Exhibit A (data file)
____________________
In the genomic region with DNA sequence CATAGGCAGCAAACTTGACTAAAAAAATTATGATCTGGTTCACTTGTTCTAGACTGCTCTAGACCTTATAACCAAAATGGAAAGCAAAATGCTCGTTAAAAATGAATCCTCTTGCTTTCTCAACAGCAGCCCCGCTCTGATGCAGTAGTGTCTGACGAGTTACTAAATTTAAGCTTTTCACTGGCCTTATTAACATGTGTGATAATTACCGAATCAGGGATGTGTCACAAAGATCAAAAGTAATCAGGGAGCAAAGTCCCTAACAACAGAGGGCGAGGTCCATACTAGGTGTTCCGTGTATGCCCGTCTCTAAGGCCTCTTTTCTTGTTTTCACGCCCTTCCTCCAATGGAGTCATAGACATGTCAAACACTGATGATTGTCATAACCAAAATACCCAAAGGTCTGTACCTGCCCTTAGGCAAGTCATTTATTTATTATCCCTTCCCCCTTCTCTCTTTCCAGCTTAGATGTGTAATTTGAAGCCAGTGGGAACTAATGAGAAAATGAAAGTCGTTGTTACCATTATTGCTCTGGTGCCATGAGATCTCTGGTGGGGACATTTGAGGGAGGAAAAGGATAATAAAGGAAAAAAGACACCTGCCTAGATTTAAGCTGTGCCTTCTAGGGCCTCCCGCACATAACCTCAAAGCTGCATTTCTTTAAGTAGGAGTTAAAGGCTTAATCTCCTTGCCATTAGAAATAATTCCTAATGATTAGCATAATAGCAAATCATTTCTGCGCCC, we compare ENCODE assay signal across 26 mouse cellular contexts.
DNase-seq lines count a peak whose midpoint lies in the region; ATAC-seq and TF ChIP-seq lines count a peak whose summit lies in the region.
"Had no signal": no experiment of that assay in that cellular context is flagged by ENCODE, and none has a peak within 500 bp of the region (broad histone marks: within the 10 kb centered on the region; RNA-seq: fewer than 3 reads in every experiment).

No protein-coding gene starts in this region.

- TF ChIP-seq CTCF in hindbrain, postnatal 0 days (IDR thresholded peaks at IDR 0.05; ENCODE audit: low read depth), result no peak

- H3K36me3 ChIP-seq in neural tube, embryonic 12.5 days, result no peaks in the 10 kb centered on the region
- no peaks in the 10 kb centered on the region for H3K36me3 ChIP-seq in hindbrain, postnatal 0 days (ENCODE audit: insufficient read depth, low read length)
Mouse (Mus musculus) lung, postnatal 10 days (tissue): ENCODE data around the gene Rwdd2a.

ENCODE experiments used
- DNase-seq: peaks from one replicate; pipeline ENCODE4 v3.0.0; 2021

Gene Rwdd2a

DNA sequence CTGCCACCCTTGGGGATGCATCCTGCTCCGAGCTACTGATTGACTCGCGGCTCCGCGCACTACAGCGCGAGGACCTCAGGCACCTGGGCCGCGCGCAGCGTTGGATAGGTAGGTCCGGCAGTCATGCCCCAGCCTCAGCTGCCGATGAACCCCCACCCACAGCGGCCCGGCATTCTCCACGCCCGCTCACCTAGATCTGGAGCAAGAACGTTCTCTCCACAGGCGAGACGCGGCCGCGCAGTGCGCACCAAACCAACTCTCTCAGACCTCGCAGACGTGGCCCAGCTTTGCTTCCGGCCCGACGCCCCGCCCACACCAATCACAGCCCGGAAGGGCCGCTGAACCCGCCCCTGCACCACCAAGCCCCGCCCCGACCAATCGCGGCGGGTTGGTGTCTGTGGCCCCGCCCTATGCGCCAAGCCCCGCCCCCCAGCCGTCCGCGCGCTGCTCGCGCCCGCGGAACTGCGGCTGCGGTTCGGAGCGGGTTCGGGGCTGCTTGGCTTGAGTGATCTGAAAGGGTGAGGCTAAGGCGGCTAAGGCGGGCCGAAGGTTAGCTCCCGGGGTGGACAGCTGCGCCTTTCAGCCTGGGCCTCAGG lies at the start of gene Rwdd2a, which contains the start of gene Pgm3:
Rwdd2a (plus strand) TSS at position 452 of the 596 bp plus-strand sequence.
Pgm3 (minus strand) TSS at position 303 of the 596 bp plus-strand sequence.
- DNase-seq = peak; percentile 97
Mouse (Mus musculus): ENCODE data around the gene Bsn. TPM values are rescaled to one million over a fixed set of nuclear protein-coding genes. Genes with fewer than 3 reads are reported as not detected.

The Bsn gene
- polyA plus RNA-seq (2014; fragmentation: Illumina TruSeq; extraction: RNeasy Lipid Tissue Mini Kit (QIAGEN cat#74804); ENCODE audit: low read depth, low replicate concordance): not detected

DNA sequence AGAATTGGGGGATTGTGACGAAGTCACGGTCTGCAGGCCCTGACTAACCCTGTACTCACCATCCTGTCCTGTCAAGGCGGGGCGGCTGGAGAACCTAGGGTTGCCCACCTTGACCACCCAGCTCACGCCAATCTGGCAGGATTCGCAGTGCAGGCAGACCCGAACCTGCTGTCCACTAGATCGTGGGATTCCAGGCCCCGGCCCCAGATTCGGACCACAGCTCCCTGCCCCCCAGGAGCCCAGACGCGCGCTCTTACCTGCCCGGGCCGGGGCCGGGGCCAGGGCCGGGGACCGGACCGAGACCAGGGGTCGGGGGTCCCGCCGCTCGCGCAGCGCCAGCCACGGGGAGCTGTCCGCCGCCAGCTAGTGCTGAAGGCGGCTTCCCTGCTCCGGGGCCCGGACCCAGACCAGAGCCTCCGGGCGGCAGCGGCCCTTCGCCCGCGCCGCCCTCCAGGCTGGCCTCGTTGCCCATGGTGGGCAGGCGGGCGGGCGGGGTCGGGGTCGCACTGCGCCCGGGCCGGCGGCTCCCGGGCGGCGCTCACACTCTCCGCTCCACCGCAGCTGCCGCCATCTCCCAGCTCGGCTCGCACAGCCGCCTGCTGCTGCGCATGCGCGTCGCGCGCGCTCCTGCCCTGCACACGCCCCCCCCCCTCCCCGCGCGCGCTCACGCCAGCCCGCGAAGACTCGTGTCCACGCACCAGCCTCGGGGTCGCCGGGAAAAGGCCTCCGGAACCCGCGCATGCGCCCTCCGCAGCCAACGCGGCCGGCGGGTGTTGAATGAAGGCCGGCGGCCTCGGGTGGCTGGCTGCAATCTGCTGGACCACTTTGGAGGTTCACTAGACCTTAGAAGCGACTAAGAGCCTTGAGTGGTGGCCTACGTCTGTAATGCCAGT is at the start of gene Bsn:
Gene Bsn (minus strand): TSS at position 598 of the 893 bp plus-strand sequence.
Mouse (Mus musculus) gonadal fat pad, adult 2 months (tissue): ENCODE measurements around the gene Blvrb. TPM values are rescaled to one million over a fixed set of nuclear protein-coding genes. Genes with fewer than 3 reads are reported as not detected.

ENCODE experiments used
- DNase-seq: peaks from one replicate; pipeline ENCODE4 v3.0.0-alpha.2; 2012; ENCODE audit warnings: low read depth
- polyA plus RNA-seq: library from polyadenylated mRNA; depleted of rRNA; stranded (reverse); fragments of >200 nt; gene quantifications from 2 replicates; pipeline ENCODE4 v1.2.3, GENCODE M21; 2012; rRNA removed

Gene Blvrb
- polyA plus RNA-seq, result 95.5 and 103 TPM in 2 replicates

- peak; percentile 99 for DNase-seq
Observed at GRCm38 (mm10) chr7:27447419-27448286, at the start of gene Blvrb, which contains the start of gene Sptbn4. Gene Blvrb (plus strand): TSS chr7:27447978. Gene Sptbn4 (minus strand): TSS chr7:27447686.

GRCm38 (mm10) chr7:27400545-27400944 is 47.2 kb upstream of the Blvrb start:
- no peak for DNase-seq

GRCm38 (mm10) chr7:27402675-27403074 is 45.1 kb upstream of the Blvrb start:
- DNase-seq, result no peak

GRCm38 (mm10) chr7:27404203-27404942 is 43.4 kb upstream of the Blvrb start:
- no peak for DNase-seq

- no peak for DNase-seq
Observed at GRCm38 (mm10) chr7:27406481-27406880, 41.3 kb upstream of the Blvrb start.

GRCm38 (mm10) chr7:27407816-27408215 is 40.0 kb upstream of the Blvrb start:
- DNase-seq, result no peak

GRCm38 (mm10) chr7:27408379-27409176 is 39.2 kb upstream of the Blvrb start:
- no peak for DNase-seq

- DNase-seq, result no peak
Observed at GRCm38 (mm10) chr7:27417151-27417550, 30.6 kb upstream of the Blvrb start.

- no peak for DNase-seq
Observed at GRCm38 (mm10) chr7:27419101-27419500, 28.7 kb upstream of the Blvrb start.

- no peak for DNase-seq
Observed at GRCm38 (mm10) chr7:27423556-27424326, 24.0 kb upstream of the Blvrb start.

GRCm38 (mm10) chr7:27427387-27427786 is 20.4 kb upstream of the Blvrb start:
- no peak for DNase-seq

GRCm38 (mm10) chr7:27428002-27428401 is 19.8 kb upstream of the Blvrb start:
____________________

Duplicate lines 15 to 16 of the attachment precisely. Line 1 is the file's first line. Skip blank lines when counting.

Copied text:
- DNase-seq = peak; percentile 97
Mouse (Mus musculus): ENCODE data around the gene Bsn. TPM values are rescaled to one million over a fixed set of nuclear protein-coding genes. Genes with fewer than 3 reads are reported as not detected.